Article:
Two of the doctors that worked at George’s clinics, Cynthia Cadet and Joseph Castronuovo, were recently cleared of prescribing drugs that contributed to the overdose deaths of eight patients and charged only with money laundering. Cadet received six and a half years and Castronuovo 18 months. Both are appealing their respective sentences but are expected to report to prison before the year is out.
The story and subsequent criminal trials played out like Pain & Gain, with as many sick twists and more bodies, drugs and drama. George starred as the Daniel Lugo of the South Florida pill mill game and his brother Jeffrey, who is serving time in federal prison for his role in the conspiracy and second-degree murder after a customer of one of brothers’ clinics died of an overdose, played the Adrian Doorbal.
The millions were stacked in garbage bags and video showed security guards yelling at patients not to shoot up in one of the clinic's waiting rooms. The investigation was headed by the FBI, DEA, IRS and a number of local law enforcement agencies. Of the 33 people, mostly doctors, caught up in the web, most took plea deals and got off free of charge. Sadly, the story was not an isolated incident. Clandestine pill mill ventures continue unabated in Florida and throughout the country.
Two years ago, a Los Angeles Times investigation found that drugs prescribed by doctors contributed or caused almost half the prescription overdose deaths in Southern California in the period leading up to the study. The investigation examined 71 doctors who had prescribed drugs to three or more patients who died from drug overdoses over a five-year window and found that four of the physicians had written scripts for 10 or more patients who died of ODs. Frighteningly, one of the doctors the Times identified was Van H. Vu, who had written prescriptions for 16 patients who died from drug overdoses.
Dr. Vu’s story is a case in point - a sad example of the dire relationship between criminal behavior and doctors, doctors and patients, patients and drugs and, ultimately, drugs and death. Last month, California medical authorities announced they were seeking the suspension of the doctor’s license. In a 15-page complaint, Vu is accused of corruption, incompetence and negligence, among other infractions.
The complaint against the notorious pain management specialist implicated him in the death of three patients, including that of 21-year-old Jennifer Thurber who passed in 2007 from an opiate overdose. According to the allegations, Vu stated that Thurber was not sedated as a result of the medication and he continued to prescribe her pain pills for a back injury, despite contradictory reports that the young woman was lethargic and incoherent.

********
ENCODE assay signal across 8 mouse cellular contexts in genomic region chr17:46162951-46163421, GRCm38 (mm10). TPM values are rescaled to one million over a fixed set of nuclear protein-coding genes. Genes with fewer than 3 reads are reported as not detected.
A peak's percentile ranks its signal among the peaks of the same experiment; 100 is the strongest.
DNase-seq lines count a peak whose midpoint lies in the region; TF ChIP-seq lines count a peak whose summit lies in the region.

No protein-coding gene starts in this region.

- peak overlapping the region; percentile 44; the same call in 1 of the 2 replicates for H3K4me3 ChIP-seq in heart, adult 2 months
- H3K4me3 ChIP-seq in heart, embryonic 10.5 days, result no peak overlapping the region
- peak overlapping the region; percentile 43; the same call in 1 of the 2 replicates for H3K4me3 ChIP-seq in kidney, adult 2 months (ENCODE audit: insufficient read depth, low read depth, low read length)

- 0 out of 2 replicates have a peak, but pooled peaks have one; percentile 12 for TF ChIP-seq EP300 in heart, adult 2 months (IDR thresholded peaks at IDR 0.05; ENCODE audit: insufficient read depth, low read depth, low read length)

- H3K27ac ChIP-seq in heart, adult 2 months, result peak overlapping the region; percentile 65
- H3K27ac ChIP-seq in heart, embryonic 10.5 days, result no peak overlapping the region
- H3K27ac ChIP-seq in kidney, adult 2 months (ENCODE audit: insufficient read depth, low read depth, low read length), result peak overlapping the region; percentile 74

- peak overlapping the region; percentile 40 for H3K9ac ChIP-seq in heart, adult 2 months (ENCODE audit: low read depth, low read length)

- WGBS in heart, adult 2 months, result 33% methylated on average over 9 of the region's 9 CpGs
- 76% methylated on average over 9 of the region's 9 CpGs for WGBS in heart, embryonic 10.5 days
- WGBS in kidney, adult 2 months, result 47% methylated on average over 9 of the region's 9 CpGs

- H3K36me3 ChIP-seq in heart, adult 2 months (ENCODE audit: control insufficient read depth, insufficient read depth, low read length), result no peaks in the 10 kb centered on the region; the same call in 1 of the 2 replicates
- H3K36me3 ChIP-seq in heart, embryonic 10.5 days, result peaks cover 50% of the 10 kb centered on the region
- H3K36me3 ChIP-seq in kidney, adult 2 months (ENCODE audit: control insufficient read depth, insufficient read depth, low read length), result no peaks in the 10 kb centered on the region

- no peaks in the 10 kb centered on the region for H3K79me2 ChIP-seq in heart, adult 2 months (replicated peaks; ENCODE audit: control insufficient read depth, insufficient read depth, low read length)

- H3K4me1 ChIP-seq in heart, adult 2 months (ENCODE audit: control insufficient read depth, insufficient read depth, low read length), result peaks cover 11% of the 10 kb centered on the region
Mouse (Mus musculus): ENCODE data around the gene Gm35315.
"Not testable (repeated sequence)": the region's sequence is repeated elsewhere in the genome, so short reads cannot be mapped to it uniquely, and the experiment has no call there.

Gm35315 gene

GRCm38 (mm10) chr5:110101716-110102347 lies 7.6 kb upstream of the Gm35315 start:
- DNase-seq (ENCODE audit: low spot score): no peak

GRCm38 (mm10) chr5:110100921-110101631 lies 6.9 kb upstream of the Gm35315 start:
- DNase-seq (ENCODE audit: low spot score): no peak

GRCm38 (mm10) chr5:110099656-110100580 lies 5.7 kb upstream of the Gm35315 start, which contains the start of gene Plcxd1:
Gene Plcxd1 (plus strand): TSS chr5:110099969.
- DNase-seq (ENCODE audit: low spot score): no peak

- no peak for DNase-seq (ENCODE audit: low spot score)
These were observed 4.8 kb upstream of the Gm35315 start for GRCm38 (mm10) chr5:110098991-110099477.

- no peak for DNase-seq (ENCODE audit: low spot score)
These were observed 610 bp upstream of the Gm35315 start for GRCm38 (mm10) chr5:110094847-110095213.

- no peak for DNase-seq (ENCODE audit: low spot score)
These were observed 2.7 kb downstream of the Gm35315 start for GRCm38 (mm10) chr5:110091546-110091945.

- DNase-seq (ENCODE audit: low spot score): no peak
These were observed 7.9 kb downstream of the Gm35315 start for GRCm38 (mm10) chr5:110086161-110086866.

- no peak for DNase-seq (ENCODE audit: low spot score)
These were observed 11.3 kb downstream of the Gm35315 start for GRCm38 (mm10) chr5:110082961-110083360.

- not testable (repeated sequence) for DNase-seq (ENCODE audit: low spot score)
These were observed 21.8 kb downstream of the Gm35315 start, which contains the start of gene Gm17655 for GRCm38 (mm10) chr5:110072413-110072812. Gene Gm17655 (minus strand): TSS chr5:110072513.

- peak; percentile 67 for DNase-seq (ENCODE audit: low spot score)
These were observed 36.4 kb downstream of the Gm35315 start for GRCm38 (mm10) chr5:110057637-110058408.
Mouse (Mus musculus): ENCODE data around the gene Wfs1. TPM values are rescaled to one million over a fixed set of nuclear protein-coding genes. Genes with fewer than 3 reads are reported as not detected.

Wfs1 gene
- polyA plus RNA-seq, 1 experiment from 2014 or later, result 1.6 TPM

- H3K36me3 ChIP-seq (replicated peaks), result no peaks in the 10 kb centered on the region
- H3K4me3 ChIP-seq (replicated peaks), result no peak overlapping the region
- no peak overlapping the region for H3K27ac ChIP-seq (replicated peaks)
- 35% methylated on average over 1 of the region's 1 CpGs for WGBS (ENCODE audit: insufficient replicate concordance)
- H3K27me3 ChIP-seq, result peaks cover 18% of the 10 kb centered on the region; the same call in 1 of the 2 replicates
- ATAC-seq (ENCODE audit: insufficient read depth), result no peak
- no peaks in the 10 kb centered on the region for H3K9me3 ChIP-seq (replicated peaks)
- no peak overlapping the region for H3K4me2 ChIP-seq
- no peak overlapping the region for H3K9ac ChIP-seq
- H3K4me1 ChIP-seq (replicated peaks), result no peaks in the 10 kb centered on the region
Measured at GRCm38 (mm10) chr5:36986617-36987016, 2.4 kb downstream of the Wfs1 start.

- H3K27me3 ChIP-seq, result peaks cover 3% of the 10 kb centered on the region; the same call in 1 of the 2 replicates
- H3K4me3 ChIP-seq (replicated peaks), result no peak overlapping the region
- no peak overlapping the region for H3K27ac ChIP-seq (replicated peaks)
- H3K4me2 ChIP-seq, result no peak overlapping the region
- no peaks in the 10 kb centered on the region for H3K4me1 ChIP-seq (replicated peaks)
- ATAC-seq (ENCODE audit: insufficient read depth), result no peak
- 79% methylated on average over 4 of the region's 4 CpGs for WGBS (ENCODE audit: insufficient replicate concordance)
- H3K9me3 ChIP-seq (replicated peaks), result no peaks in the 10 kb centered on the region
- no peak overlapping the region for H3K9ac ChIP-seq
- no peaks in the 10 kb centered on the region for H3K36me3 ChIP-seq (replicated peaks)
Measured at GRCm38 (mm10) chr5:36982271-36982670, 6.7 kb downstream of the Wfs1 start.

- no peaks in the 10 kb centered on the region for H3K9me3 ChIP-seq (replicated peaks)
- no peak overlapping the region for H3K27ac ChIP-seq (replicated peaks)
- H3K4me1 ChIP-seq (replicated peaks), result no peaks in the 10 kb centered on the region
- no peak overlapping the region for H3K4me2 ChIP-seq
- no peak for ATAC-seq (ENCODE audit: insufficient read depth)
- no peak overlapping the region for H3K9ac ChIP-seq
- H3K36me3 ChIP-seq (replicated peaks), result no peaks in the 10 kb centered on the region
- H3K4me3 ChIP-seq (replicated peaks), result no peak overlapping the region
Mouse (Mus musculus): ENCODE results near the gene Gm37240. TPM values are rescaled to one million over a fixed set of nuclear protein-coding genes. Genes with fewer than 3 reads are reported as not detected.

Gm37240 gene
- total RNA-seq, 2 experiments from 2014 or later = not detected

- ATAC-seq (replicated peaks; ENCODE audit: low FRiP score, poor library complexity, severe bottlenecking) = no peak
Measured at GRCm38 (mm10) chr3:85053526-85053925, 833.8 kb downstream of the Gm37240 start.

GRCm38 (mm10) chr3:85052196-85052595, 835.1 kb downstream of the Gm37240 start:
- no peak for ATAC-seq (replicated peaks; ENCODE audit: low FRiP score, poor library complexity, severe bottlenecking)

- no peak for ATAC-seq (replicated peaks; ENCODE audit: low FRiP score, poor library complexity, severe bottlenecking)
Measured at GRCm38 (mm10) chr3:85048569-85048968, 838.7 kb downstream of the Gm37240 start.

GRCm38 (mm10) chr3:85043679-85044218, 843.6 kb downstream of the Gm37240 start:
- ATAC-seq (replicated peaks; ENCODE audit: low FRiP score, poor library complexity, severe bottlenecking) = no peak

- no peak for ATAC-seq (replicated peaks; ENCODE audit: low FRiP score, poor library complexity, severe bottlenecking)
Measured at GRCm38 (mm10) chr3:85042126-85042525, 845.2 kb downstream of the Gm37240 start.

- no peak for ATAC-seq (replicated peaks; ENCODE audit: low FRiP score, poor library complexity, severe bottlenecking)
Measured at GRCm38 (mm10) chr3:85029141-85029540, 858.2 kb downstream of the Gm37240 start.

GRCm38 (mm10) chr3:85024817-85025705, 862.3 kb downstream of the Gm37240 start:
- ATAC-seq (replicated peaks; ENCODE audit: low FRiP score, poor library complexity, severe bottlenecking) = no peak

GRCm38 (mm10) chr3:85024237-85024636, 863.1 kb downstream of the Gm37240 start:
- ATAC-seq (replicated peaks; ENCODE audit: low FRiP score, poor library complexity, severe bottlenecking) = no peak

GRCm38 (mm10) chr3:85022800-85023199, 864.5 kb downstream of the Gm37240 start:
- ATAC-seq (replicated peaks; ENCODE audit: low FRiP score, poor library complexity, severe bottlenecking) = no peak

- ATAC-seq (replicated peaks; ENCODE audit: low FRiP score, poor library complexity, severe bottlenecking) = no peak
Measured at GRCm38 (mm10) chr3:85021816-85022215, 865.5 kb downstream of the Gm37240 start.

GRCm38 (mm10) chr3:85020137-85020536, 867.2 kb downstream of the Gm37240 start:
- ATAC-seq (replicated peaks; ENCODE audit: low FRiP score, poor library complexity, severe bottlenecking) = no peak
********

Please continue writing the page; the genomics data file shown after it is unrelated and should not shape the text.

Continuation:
An investigation similar to the one conducted by the LA Times was recently completed by the Centers for Disease Control and Prevention and published last month by The Journal of the American Medical Association. In addition to finding that the lead source of prescription drugs for addicts was doctors, the study also pushed for a renewed focus on dealing with doctors deemed problem prescribers.
Asked what could be done to remedy the issue, Dr. Len Paulozzi, medical officer at the CDC’s Center for Injury Prevention and Control, offers a concise solution by way of an existing program. He believes prescription drug monitoring programs are the most efficient and effective way to examine and, thus, control the prescribing behavior of doctors by the collection and filing by state pharmacies of every script that gets written.
“By looking at that information you can identify prescribers who have a lot of patients seeing multiple prescribers in their practice; you can identify the doctors who are prescribing at very high daily dosages,” he says. “That is a good way to do surveillance on the state level.”
The CDC study found that doctors were the most common source for people who had taken pills at least 200 days out of the last year, accounting for 27.3% of the cases. The streets and medicine cabinets were, of course, still a lead source, as family members and friends made up 26.4% and drug dealers 15.2%. What the results show, Paulozzi points out, is that the high-risk users most likely to overdose from prescription medication are most reliant on doctors for the drugs they use to live and, in some cases, abuse to die.
Other findings of the study were that rehab admissions increased, emergency room visits were up and overdose deaths from prescription medication multiplied dramatically. All of the revelations point to a disturbing trend: the issue seems to be getting worse, not better. As for the important question of whether doctors should be tried when their patients die of overdoses from prescribed meds, Paulozzi believes that answer needs to be determined on a case by case basis.
“Some doctors, for example, may only be seeing patients with chronic pain and addiction. In that population of people, who may be using a prescription as well as illicit drugs, the mortality rate may be quite high,” he says, concluding: “If there is a clear violation of law or fraudulent behavior, then I think prosecutions are appropriate.”